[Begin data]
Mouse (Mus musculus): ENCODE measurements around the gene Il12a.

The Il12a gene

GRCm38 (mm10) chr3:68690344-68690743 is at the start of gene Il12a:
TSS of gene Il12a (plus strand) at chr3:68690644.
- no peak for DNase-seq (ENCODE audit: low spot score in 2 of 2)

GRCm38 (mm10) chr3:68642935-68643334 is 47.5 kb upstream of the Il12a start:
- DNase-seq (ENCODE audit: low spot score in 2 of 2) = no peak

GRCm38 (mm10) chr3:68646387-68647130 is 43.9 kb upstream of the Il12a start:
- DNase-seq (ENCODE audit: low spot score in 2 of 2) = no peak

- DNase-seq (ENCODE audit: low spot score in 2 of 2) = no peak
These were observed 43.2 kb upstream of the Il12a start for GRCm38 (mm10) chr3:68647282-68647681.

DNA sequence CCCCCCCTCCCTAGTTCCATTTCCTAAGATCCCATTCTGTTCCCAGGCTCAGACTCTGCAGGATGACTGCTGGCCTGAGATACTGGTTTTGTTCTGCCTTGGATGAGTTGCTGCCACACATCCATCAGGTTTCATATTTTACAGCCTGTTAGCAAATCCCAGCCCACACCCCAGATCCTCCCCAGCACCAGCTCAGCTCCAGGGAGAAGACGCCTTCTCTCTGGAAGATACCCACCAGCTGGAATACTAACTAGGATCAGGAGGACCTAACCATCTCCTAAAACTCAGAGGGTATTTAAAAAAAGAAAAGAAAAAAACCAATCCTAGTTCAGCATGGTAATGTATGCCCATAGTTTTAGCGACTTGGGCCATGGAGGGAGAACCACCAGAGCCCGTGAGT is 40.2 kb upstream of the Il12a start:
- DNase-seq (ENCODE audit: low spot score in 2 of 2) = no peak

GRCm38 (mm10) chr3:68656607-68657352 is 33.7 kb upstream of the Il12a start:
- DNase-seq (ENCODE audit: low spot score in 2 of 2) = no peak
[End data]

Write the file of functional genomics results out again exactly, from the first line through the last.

Mouse (Mus musculus): ENCODE measurements around the gene Il12a.

The Il12a gene

GRCm38 (mm10) chr3:68690344-68690743 is at the start of gene Il12a:
TSS of gene Il12a (plus strand) at chr3:68690644.
- no peak for DNase-seq (ENCODE audit: low spot score in 2 of 2)

GRCm38 (mm10) chr3:68642935-68643334 is 47.5 kb upstream of the Il12a start:
- DNase-seq (ENCODE audit: low spot score in 2 of 2) = no peak

GRCm38 (mm10) chr3:68646387-68647130 is 43.9 kb upstream of the Il12a start:
- DNase-seq (ENCODE audit: low spot score in 2 of 2) = no peak

- DNase-seq (ENCODE audit: low spot score in 2 of 2) = no peak
These were observed 43.2 kb upstream of the Il12a start for GRCm38 (mm10) chr3:68647282-68647681.

DNA sequence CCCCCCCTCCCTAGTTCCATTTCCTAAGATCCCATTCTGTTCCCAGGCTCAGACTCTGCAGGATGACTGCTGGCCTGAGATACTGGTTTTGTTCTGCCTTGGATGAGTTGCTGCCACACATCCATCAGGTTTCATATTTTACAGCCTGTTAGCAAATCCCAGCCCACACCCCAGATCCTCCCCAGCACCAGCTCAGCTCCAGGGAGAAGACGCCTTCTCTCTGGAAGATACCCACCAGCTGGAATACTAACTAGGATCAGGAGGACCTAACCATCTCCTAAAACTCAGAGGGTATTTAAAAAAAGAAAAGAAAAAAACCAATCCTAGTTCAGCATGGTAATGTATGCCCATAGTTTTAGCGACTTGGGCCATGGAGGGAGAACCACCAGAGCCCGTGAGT is 40.2 kb upstream of the Il12a start:
- DNase-seq (ENCODE audit: low spot score in 2 of 2) = no peak

GRCm38 (mm10) chr3:68656607-68657352 is 33.7 kb upstream of the Il12a start:
- DNase-seq (ENCODE audit: low spot score in 2 of 2) = no peak